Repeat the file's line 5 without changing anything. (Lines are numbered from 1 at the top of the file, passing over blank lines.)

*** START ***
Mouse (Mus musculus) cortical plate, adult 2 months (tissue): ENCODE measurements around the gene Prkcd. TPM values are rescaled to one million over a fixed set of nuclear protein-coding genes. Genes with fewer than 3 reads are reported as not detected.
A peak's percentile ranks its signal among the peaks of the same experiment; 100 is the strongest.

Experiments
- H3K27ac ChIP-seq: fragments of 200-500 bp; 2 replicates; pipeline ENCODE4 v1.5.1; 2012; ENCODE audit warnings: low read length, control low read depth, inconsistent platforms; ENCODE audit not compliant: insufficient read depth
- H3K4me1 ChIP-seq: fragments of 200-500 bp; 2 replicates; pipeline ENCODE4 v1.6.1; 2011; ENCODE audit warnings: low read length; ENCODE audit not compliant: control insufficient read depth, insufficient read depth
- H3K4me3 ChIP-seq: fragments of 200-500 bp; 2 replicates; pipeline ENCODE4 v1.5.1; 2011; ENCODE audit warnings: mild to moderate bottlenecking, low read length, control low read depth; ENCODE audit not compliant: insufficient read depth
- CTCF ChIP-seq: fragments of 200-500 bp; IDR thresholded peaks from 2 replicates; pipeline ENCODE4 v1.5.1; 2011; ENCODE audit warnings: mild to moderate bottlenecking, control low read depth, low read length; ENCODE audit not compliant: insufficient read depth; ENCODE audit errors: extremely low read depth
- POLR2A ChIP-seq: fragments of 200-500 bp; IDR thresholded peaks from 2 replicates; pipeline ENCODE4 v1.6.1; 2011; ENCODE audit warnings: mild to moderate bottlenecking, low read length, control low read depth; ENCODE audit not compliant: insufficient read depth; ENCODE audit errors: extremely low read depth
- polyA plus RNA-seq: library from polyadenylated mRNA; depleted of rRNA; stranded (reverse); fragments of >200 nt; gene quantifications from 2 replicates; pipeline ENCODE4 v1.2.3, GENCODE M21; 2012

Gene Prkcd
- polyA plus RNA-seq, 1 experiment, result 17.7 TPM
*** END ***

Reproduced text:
- H3K4me1 ChIP-seq: fragments of 200-500 bp; 2 replicates; pipeline ENCODE4 v1.6.1; 2011; ENCODE audit warnings: low read length; ENCODE audit not compliant: control insufficient read depth, insufficient read depth